An interesting question — it is a leitmotif of Joseph Ellis’s marvelous new book Revolutionary Summer: The Birth of American Independence — is whether, had the American army been destroyed early on, the rebellion would have guttered and died. The Howes never put it to the test. As Ellis shows, able military men though they were, they aspired to be diplomatists more than conquerors. They wished to return to England not as military heroes so much as such successful statesmen, having brokered a peace and reconciliation more than having won a war.
It was not to be, partly because of the conviction, shared by Franklin and Adams, that American independence was not hostage to the Continental Army. “If the Enemy is beaten,” Franklin observed, “it will probably be decisive for them; . . . But our growing Country can bear considerable Losses, and recover them, so that a Defeat on our part will not by any means occasion our giving up the Cause.”
The Treaty of Paris in 1783 formally acknowledged the American triumph at the siege of Yorktown in 1781. In the years that followed, there was much soul-searching in London to explain what happened. One current of thought, pushed by Germain and others, assumed that, had the Howes acted more aggressively in 1776 they would not only have destroyed the Continental Army — almost everyone agrees that they would have done so — but also that they would thereby have crushed the rebellion and ended the war. Ellis acknowledges that we can never know for sure what would have happened. But his book eloquently argues that “the balance of historical scholarship over the last forty years has made that a highly problematic assumption.” To win the war, Britain would not only need to destroy the American Army, it would also have to subjugate the American people as a whole. And that, as Franklin saw, was a task that not even all Europe could accomplish.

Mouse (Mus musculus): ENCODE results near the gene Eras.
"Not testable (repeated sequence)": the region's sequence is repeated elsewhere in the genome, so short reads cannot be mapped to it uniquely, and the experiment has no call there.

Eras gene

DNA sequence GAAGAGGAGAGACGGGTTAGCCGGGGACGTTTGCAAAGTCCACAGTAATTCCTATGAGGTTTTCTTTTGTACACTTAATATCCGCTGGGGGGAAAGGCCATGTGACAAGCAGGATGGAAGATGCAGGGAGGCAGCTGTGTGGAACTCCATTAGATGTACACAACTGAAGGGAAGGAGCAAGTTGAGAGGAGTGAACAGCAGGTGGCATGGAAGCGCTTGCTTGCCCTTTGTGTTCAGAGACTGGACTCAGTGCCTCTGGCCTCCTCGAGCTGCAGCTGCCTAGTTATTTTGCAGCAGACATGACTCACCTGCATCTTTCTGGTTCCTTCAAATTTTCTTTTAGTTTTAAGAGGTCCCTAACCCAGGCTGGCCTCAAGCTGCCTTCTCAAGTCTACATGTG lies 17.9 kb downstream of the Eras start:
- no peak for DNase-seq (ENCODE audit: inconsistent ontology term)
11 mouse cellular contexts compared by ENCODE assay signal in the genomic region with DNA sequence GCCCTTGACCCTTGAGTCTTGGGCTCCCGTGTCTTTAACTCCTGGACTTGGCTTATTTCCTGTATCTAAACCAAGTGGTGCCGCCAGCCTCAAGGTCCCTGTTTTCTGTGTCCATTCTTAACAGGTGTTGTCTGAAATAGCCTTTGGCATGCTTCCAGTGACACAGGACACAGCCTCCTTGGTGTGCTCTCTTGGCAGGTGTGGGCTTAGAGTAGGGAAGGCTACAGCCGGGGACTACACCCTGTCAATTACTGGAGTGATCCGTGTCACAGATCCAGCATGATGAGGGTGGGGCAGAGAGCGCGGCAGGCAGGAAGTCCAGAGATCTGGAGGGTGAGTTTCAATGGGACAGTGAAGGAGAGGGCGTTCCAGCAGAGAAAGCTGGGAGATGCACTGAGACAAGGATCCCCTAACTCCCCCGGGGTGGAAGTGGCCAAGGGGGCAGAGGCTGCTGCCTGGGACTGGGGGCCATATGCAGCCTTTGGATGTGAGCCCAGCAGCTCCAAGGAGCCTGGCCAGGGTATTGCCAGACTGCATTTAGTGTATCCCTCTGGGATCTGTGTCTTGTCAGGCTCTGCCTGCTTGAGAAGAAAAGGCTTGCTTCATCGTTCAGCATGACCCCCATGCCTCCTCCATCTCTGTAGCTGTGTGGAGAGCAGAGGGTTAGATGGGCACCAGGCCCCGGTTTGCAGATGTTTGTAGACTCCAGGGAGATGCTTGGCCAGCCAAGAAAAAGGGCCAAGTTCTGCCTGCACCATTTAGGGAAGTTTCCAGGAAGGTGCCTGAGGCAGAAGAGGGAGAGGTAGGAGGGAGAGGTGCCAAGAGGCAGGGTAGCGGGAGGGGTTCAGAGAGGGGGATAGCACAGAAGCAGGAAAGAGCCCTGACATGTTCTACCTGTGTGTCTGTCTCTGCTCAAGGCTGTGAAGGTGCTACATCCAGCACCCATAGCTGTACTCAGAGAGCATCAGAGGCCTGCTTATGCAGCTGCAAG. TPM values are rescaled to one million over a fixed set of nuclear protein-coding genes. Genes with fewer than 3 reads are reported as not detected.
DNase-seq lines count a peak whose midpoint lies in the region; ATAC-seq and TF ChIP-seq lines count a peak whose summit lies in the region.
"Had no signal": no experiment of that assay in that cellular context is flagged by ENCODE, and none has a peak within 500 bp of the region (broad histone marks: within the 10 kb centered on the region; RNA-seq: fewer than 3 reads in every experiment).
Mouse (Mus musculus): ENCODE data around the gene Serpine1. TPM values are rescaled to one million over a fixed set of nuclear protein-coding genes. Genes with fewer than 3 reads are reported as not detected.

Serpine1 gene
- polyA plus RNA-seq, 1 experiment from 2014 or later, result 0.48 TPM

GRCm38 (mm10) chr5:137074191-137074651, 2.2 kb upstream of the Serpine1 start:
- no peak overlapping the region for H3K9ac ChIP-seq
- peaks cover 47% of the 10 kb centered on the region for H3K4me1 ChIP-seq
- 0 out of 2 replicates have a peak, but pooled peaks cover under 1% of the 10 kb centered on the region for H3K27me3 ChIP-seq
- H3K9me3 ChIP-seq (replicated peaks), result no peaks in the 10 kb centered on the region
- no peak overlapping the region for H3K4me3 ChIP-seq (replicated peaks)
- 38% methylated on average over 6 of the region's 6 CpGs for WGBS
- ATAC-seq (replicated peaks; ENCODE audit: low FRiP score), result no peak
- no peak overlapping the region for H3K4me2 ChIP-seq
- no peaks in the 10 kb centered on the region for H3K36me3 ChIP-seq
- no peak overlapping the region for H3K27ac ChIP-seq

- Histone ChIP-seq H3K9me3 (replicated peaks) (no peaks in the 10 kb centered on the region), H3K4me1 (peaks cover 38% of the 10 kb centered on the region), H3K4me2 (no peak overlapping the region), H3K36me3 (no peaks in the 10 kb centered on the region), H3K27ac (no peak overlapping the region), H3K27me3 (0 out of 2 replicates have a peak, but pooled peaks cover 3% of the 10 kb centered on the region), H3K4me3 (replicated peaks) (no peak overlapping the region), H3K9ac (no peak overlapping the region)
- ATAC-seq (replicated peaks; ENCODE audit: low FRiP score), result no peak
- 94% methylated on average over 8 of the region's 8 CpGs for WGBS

It’s a heartening but also a sobering thought. On this July 4, 2013, nearly a quarter of a millennium after the exploits Ellis recounts, it is worth recollecting and celebrating the spirit that, even more than Washington’s armies, made American independence possible. It is also, in this era of bloated governmental intrusiveness upon the rights and liberties of citizens, worth pondering what future that spirit is likely to enjoy. “Well, Doctor, what have we got — a Republic or a Monarchy?” someone asked Frnalin as he left the Constitutional Convention in 1787. “A Republic,” replied Franklin, “If you can keep it.” Can we? I wish I felt more certain about the answer than I do.